Since the 1990s, an area of northern Thailand has provided refuge for injured and rescued elephants. Open to the public, the Elephant Nature Park is a popular destination that is shifting the way visitors interact with the creatures, as Thailand’s elephant population continues to suffer at the hands of tourism, deforestation, poaching and encroachment on their natural habitat.
Over the course of the last century, it is estimated that the number of elephants in Thailand has fallen from approximately 100,000 to just 3,000-4,000. Most of the remaining population lives inside National Park Reserves, one of the most prominent of which is the Elephant Nature Park. The site is located 37 miles (60 kilometers) from the city of Chiang Mai, and has rescued more than 200 elephants since its inception in the 1990s, and is currently home to over 100 elephants.
The park was founded in the 1990s by Sangdeaun “Lek” Chailert, a prominent elephant conservationist who also runs the Save Elephant Foundation. A key part of the Elephant Nature Park’s mission is allowing and encouraging tourists to interact with the elephants in activities that benefit and look after the animals, instead of just using them for human enjoyment.
“You know many tourists who have seen elephants in Thailand, they want to come and ride them,” Chailert told CNN. “But I think it’s very important to come here and care for elephants, rather than use the animals for entertainment.” Alternative activities offered at Elephant Nature Park include bathing and feeding elephants, as well as following them on treks through the jungle.
According to the park’s website, Chailert’s passion for elephants dates back to her grandfather, who had been gifted an elephant named Tong Kham. Chailert grew up and developed a strong bond with the animal, and “after witnessing the mistreatment and suffering of many elephants in the tourism industry, began providing medical aid to elephants in remote villages.”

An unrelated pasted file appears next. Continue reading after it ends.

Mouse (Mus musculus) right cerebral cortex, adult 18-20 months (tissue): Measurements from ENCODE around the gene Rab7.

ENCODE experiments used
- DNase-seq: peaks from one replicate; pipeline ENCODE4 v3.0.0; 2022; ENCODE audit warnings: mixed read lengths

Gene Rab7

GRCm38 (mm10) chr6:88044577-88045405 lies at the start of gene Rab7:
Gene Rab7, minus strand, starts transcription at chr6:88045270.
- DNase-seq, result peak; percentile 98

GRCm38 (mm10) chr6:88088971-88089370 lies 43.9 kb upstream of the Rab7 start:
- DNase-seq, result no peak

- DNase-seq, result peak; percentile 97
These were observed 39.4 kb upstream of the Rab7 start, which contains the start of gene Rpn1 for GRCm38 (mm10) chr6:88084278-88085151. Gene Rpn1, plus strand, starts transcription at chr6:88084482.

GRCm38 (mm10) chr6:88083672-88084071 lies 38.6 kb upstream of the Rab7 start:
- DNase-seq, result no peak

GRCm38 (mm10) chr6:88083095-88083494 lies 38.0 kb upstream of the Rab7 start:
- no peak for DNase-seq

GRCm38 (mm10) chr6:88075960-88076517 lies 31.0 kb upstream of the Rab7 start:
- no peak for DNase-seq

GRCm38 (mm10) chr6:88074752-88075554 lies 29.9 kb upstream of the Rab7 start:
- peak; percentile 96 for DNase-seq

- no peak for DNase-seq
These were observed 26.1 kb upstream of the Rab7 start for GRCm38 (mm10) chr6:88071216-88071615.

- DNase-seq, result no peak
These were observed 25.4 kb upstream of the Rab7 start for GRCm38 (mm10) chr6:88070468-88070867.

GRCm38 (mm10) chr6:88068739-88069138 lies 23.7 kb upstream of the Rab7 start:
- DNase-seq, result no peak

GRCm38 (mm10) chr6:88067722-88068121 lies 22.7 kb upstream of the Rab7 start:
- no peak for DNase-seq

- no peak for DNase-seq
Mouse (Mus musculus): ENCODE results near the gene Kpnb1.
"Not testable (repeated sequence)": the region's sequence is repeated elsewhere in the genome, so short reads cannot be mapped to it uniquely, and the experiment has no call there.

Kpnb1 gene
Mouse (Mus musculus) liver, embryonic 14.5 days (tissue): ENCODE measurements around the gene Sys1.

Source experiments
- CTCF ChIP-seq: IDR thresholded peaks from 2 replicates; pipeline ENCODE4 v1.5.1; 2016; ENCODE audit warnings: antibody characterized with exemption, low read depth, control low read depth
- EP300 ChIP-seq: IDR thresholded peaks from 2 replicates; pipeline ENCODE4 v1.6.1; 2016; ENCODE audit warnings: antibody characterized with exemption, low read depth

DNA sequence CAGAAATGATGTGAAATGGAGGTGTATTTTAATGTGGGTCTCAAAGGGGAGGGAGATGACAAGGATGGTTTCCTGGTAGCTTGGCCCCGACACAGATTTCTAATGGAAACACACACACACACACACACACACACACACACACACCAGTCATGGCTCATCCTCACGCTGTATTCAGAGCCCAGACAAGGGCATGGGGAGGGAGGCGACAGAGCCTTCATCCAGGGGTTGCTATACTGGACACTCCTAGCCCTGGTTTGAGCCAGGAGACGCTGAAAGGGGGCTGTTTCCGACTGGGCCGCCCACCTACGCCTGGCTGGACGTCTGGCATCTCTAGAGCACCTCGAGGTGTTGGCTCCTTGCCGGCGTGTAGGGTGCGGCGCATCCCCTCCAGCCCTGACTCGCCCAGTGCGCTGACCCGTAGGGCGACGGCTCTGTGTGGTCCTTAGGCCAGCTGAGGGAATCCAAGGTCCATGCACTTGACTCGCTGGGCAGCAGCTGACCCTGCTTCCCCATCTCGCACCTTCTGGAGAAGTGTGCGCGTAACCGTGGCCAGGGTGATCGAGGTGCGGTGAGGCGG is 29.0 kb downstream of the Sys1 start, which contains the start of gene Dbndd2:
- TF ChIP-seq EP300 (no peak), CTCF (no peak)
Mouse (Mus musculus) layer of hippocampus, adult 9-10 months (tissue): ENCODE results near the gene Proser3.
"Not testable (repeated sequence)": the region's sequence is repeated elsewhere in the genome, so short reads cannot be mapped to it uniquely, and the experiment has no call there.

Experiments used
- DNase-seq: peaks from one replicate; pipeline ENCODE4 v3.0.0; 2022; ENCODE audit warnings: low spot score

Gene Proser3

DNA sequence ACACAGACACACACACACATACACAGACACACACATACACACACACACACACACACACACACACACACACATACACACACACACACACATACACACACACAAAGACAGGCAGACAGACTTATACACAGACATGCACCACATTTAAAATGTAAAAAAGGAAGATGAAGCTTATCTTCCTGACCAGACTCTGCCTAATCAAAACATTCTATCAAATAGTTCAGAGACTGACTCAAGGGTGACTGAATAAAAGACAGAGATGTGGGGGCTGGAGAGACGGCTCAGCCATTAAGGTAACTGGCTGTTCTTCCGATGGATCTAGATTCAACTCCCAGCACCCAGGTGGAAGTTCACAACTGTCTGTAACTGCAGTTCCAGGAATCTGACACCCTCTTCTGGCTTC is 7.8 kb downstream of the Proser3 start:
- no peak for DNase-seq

Speaking to National Geographic, Chailert said: “Elephants teach me a lot…They have this love that humans don’t have. A love for life, unconditional love – and this is what we have to learn from them.” Work began on Elephant Nature Park in the 1990s and the 250-acre park was completed as a permanent home for elephants in 2003. Many of the animals that Chailert has taken in since have arrived injured and malnourished.
“We have to first thing, heal them. We have to heal them with love,” she explained. “We have to let nature rehab them. We have to make them feel that this is a safe place for them. Trust is the first thing that we have to go and do…When one day they start rolling in the mud, they start to enjoy trumpeting, swim on the river — and that is the day I have a tear … I have a tear of joy.”
Chailert also revealed that while the riding is not necessarily good for the elephants, it is when they are chained in a circus, used in the logging industry, or forced to stand at a temple, tied to the concrete. Despite Chailert’s work and the relief provided by national parks, the sad fact remains that the “situation for the elephants is critical”. This became particularly pronounced during the COVID-19 pandemic, when tourism numbers dwindled, and, thereby, the parks lost their means of generating money.
In June 2021, Chailert said: “Now, almost every day, I have people calling [to take their elephants]…But I can’t afford it anymore, because to rescue an elephant, even if it’s for a cheap [purchase price], I have to pay to keep and take care of it. I can’t at the moment. I wish I could do it, but I can’t. I don’t want our whole operation to collapse.”
Trunk’s Up, another Thailand-based charity working towards the conservation of elephants, set up a food bank that helped cover the cost of food for some 1,800 elephants at camps around the country.